Counseling & Psychological Services

Information & Self-Screenings
Trauma, Abuse, Assault

Whether it is a natural disaster, accident, or human act, life comes to a standstill after a traumatic event. Traumatic events often involve a physical threat to life or safety, but any situation that leaves you feeling overwhelmed and powerless can be traumatic. Even if you are not hurt physically, traumatic events have significant emotional impact. Strong emotional reactions are expected and “normal” after experiencing an abnormal event. Common reactions may include:

  • Feeling hopeless about the future
  • Feeling detached or unconcerned about others
  • Having trouble concentrating or making decisions
  • Feeling jumpy and getting startled easily at sudden noises
  • Feeling on guard and constantly alert
  • Having disturbing dreams and memories or flashbacks
  • Having work or school problems
  • Difficulties with intimacy

Sexual abuse, rape, and other types of sexual assault are forms of violence. These acts are not about sex, they are about power and control. Any time a person does not actively consent to a sexual interaction, a sexual assault has occurred. This includes when a person is under the influence of substances, or when someone has been coerced, pressured, or manipulated into sexual activity. Victims of sexual assault are victims of violence. For more information, contact the IUPUI Sexual Assault Prevention, Intervention, and Response (SAPIR) task force.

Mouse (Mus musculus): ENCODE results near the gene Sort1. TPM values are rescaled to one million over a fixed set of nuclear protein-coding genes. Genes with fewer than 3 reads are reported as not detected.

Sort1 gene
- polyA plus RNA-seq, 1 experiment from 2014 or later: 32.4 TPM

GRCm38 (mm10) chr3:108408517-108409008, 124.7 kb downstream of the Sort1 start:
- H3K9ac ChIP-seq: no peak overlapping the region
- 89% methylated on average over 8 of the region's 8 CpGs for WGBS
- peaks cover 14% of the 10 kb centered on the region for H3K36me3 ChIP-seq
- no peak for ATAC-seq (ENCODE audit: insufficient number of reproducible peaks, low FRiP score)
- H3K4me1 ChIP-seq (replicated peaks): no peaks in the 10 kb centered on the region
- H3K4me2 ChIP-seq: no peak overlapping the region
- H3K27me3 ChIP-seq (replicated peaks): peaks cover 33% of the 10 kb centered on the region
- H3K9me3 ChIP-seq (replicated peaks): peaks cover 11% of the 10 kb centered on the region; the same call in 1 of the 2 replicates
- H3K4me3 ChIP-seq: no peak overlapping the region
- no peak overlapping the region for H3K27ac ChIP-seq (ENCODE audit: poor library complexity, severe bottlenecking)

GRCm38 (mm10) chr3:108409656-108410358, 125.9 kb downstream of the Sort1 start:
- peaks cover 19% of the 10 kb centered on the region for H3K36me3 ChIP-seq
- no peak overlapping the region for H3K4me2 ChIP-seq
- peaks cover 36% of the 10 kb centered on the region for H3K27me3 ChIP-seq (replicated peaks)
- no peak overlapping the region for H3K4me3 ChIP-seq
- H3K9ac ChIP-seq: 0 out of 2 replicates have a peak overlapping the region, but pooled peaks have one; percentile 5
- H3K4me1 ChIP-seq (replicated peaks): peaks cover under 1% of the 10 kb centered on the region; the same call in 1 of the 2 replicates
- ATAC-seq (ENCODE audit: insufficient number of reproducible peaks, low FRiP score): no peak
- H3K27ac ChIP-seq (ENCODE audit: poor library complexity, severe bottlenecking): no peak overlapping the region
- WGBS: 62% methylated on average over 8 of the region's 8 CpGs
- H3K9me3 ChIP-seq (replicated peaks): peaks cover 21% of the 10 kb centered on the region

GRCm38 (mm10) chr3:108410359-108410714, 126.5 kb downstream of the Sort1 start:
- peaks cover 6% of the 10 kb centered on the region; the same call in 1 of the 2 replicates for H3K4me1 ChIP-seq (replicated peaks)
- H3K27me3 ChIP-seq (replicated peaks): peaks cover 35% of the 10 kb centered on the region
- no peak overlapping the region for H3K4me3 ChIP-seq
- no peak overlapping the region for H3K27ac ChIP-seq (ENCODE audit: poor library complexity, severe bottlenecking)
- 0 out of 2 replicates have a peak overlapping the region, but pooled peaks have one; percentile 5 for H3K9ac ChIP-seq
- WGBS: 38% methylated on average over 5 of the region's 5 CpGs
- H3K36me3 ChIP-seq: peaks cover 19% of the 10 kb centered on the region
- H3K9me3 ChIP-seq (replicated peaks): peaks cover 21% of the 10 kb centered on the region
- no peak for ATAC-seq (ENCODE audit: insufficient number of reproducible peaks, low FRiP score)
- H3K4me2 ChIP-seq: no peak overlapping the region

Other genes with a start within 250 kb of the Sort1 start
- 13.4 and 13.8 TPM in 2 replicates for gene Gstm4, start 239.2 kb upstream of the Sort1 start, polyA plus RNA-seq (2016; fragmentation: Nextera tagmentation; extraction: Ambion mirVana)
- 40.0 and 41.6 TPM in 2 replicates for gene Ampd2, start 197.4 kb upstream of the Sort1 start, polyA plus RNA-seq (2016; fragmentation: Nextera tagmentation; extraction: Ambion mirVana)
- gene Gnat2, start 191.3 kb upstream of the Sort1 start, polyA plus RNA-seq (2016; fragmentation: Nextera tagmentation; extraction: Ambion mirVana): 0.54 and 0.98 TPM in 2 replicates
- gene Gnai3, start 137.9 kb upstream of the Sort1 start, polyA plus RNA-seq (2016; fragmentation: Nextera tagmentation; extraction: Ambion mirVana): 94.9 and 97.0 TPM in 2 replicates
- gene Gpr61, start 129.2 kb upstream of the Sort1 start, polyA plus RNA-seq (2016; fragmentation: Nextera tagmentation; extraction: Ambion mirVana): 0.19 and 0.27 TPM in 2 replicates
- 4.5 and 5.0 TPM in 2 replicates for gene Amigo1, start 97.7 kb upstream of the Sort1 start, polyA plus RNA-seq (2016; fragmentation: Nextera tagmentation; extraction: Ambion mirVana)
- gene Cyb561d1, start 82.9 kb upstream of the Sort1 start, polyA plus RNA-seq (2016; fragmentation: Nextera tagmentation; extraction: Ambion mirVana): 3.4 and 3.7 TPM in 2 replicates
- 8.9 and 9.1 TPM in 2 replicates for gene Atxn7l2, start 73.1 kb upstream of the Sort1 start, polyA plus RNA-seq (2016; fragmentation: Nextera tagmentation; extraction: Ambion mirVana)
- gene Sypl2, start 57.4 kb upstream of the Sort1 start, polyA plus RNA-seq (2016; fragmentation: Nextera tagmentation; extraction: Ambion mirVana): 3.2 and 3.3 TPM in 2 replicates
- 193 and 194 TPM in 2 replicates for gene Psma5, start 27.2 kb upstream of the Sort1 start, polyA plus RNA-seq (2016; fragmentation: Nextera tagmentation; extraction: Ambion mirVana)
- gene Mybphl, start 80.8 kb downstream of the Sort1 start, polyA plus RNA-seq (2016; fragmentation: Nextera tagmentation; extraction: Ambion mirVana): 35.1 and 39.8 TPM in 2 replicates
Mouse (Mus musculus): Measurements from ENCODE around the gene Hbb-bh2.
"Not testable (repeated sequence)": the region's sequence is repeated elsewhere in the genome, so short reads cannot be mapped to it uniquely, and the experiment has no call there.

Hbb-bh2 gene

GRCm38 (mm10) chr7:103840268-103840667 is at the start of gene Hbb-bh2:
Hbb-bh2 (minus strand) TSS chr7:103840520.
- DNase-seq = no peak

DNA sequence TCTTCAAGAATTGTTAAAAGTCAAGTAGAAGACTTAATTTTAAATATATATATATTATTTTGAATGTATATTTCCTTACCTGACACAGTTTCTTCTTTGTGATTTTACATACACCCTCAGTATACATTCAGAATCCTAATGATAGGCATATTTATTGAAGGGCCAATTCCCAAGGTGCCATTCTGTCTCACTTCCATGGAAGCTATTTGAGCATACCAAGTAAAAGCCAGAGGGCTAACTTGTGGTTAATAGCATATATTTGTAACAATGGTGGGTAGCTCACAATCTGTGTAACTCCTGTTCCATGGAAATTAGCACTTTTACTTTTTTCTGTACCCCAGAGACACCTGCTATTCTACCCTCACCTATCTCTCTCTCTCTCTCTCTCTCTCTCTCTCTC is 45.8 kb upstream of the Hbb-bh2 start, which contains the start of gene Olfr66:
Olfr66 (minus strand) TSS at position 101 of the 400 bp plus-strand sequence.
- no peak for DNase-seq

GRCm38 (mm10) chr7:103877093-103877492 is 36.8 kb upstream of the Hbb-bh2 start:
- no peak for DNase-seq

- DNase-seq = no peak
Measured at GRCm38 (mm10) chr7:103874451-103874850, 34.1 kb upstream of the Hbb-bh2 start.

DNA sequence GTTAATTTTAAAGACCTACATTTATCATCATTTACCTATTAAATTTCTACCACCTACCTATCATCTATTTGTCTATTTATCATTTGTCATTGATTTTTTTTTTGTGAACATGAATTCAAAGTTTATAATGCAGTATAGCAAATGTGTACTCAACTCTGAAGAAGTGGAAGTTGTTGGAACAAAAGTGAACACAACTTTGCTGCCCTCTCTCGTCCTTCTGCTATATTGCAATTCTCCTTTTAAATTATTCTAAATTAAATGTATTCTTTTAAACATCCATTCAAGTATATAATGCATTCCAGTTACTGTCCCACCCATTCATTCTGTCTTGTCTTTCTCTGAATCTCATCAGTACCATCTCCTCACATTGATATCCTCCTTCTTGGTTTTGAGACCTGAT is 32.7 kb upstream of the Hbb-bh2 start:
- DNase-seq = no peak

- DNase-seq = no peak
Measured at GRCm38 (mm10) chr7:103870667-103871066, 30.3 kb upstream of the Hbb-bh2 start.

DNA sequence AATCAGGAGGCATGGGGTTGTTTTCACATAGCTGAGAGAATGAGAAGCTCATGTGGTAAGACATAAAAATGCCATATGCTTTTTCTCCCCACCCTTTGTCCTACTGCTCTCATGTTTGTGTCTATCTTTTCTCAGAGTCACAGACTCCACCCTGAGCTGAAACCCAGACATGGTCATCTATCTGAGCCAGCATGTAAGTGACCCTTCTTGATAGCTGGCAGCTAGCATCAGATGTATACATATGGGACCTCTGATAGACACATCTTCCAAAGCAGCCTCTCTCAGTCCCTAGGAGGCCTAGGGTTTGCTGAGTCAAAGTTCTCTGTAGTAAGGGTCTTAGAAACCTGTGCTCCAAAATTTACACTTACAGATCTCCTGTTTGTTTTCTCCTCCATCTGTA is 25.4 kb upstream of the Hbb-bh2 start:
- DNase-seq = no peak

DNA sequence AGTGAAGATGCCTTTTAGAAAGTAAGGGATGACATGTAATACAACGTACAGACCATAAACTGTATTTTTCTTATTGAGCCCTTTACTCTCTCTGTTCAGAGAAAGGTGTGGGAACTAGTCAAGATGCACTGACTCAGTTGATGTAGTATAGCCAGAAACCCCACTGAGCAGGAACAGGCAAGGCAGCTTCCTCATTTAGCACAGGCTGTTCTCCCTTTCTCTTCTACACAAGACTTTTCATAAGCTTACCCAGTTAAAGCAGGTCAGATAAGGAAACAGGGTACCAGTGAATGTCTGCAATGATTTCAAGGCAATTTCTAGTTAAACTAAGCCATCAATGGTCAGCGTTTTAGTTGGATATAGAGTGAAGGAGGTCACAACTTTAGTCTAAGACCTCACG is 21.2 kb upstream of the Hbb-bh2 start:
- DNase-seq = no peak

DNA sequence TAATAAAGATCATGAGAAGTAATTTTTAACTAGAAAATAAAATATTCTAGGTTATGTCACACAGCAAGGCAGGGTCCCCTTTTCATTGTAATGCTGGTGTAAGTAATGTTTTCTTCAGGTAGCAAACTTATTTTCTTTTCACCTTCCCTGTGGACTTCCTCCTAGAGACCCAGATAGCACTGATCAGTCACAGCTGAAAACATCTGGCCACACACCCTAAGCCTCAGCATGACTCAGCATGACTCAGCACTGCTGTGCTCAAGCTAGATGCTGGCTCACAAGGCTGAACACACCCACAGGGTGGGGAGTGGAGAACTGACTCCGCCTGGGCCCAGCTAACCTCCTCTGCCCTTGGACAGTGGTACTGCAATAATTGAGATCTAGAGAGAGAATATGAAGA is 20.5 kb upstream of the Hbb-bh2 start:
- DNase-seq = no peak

Understanding that certain reactions are “normal” following critical life events can help you on the road to recovery. It is also important to know that every individual will have their own pattern of emotional response – no two people are alike. To make it even more complicated, your reactions will change over time. Some people respond immediately, while others have delayed reactions. Some people will recover quickly, while others will take longer to recover. Many people will re-experience some symptoms on the anniversaries of the events – a month, a year, etc.

Post-Traumatic Stress Disorder (PTSD)

For many people, the impact of a traumatic event diminishes over time. For others, the symptoms may last for an extended period of time. PTSD may be diagnosed when symptom of anxiety, intrusive memories, flashbacks, anxiety, hypervigilance, and avoidance disrupt a person’s daily life. Situations in which individuals are more likely to develop PTSD include:

  • Extremely intense and life threatening trauma
  • Long lasting traumatic events
  • Trauma earlier in life, including childhood abuse or neglect
  • Limited social or emotional support

See Mental Health Screening for online screening for PTSD

Treatment for PTSD

Treatment for PTSD often includes both medication and counseling. Counseling can help you find effective way to cope with the symptoms and to find a sense of meaning for your life as a survivor of trauma and beyond.